Everton ‘assessing options’ as 777 miss takeover deadline

Everton say they will "assess all options for future ownership" after the deadline for the sale of the club to 777 Partners expired.

The US-based consortium agreed to buy majority owner Farhad Moshiri's 94% stake in the club in September 2023.

777 Partners was given until 05:00 BST on Saturday to complete the share purchase agreement of Everton but the deadline passed without resolution.

The club say they will "continue to operate as usual" as they look at their ownership options.

How did Everton get here?

Moshiri, who took a controlling stake in the club in 2016, has faced a backlash from supporters in recent years after presiding over a period of poor performances on and off the pitch.

Everton posted losses of just under £400m for the four years between 2019 and 2023, which resulted in the club being docked a total of eight points for two separate breaches of the Premier league's Profit and Sustainability Rules (PSR).

After an agreement was struck last September, the Miami-based investment firm had hoped to complete a takeover of the club by the end of 2023.

However, the deal was met with persistent delays as 777 failed to meet the Premier League's required conditions of ownership.

The investment firm was granted an extension in February, and the Premier League wrote to the club and Moshiri in May to say 777 must provide proof of funds and turn their £200m loan to Everton into equity.

The Premier League also wanted proof that the firm could pay off a £158m loan owed to MSP Sports Capital.

But hopes of 777 meeting those conditions appeared slim in early May as the firm appointed finance restructuring experts to help it cut costs.

With pressure building on the Premier League to reject the takeover, its chief executive Richard Masters said it was not for the league to decide who the club was sold to.

"The Premier League’s role in this, as a regulator, is to perform the [owners' and directors'] test," said Masters.

"It is not to decide who the current owner wants to sell his club to. That is his decision. At the moment, he wants to continue to have discussions with 777 about it."

'Unsuitable owners'

Despite fan protests against Moshiri's ownership, a sale to 777 received widespread criticism and faced intensifying calls for the deal to be called off as the takeover dragged on.

The Everton Advisory Board wrote to Moshiri in early May asking him to dismiss 777's takeover bid and to explore alternative options.

"Each party must recognise the role it is playing in sullying the reputation of one of the most storied clubs in English football history and appreciate that all the rumour and speculation is causing extremely high levels of anxiety and concern to the club’s greatest assets: their fans," a statement read.

The Advisory Board labelled 777 "unsuitable owners", who would cause "reputational damage" to the club.

In a scheduled meeting with supporters later in May, Moshiri said he had received "unsolicited" approaches from other parties interested in the club as talks dragged with 777.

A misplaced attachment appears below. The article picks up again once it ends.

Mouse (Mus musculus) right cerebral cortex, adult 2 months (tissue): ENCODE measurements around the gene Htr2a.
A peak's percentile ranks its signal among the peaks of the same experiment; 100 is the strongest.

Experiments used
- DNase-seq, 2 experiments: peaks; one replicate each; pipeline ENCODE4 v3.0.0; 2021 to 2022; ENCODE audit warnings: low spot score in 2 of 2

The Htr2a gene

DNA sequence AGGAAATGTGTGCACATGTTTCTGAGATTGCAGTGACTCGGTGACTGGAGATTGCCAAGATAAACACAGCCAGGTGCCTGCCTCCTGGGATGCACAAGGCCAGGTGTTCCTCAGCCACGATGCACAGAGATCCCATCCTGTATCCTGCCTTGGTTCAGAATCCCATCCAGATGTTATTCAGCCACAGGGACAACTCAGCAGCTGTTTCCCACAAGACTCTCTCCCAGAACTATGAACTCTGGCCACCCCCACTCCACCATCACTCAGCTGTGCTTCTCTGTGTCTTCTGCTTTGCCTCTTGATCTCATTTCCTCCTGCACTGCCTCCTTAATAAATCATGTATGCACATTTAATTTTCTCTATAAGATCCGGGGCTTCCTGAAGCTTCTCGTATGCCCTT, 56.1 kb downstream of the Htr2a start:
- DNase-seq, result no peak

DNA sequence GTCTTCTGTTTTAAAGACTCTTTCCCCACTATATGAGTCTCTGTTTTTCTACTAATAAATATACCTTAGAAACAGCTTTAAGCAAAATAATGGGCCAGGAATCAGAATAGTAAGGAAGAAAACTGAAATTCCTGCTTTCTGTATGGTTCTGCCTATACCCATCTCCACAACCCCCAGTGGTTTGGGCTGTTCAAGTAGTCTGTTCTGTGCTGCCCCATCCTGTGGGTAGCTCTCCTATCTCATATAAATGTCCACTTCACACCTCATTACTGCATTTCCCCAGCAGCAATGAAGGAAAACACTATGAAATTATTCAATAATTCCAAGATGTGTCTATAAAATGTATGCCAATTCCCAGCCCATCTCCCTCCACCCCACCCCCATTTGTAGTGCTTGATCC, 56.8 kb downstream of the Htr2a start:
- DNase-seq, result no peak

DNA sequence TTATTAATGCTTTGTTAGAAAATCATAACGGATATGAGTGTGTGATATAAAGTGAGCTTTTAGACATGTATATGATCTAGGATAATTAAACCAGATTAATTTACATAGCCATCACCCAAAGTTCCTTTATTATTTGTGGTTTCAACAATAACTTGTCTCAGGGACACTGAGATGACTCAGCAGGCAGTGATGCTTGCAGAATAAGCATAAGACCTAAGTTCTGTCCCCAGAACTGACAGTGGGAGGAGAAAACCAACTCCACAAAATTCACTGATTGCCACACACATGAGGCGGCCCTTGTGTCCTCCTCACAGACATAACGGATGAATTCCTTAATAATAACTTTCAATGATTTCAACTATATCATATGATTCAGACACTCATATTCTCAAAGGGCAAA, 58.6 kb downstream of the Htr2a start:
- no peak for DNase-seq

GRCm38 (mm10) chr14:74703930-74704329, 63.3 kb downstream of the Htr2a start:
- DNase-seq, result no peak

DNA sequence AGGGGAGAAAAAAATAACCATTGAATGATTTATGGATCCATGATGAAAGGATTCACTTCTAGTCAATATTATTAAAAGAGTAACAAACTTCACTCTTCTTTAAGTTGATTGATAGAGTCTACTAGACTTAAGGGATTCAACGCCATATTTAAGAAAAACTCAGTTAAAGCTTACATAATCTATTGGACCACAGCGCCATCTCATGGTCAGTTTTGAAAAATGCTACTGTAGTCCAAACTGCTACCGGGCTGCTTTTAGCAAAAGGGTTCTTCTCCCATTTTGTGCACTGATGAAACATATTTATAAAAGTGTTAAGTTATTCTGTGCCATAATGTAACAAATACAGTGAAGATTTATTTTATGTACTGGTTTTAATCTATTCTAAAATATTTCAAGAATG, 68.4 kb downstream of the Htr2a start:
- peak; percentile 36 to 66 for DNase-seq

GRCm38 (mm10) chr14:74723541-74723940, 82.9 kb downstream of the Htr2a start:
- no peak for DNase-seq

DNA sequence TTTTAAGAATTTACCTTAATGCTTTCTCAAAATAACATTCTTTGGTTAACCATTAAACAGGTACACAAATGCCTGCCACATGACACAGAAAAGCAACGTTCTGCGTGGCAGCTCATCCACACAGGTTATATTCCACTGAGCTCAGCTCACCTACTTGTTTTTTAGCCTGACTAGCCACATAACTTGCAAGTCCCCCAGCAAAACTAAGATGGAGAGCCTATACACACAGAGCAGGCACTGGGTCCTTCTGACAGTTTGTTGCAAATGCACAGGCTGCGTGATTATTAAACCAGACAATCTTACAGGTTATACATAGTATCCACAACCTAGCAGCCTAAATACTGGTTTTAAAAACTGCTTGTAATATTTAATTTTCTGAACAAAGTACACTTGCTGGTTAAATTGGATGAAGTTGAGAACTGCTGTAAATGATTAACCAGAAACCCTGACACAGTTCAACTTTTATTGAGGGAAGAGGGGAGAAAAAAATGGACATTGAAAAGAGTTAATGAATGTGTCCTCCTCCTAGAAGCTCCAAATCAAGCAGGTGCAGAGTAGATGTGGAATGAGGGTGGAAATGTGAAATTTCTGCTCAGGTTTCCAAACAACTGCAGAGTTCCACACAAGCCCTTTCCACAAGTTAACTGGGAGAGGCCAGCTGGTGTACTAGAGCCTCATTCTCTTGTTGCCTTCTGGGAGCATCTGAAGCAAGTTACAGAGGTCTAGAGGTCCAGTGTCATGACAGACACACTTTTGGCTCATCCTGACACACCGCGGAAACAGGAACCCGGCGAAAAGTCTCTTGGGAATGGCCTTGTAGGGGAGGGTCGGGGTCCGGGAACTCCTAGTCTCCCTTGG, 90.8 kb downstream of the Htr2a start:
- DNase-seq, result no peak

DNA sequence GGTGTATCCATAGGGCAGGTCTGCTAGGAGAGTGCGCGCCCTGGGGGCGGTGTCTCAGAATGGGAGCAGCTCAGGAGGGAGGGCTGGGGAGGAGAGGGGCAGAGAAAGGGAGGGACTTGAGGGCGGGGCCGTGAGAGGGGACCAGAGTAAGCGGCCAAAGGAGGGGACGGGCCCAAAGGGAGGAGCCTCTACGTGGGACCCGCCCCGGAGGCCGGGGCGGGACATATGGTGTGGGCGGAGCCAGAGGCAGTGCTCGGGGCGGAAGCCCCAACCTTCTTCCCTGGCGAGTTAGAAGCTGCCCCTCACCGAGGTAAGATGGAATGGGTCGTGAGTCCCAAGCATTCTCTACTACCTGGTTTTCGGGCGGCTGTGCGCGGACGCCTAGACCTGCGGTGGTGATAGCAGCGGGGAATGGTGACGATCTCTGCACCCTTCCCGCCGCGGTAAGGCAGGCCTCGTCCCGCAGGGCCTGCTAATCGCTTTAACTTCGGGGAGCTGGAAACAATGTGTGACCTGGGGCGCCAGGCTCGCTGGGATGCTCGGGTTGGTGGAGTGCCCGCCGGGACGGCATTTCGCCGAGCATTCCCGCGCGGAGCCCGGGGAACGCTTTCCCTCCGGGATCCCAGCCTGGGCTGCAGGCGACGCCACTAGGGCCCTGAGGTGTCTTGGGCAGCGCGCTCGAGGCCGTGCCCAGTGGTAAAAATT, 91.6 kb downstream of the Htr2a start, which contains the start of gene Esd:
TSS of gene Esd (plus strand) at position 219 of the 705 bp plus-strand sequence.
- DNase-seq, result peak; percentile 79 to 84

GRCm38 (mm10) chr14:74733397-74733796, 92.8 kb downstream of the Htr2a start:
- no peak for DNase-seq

Crystal Palace co-owner John Textor is one known interested party.

The American businessman, who owns the largest stake in Palace, has announced plans to sell his 45% share in the Eagles and is monitoring the situation at Everton.

Toffees officials insist the club remains financially stable and claim there will be no "fire-sale" of players this summer to comply with PSR rules.

That's despite Director of Football, Kevin Thelwell, and manager, Sean Dyche, both saying there could be sales this summer.

The club's build of a new 52,000-seater stadium is expected to be completed in time for the 2025-26 season.

Costs for the project have increased from £500m to £760m since the building began in 2021.

The Toffees finished 15th in the Premier League last season, securing their survival with three games remaining.

'No quick fix'

Giulia Bould
BBC Radio Merseyside reporter

The news that the 777 Partners takeover is off the table won’t come as a surprise to most Everton fans but many are asking: what’s next?

The Miami-based investment group had been given numerous chances to complete the deal but given the amount of headlines surrounding the consortium and its finances in recent weeks it always looked unlikely to go through.

The Toffees still have a working relationship with 777 right now because they have provided loans of £200m.

But now the takeover is off it means Everton can progress talks with other interested parties, and a number have made unsolicited approaches that couldn’t be advanced until this stage.

It’s been another season of stress and drama for the fanbase with two PSR charges, points deductions and headlines around the takeover - so many will have further worries today.

Thelwell and Dyche have already begun working together to boost the squad in the transfer window, and talks are continuing with Seamus Coleman, Ashley Young and Idrissa Gana Gueye over new deals.

Both have said they don’t necessarily have to sell members of their squad unless some big offers come in and the player wants to leave. That will be a relief to supporters who have seen favourites like Richarlison sold off in recent years in order for the club to meet PSR rules.

Regarding the ownership though, this will not be a quick fix. Other parties will be in conversation with Mr Moshiri and there will be another Premier League owners' and directors' test should they want to proceed. Given the 777 situation has run since September, a new deal to take control of Everton will surely play out over months, not weeks.

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DISCLAIMER: The Views, Comments, Opinions, Contributions and Statements made by Readers and Contributors on this platform do not necessarily represent the views or policy of Multimedia Group Limited.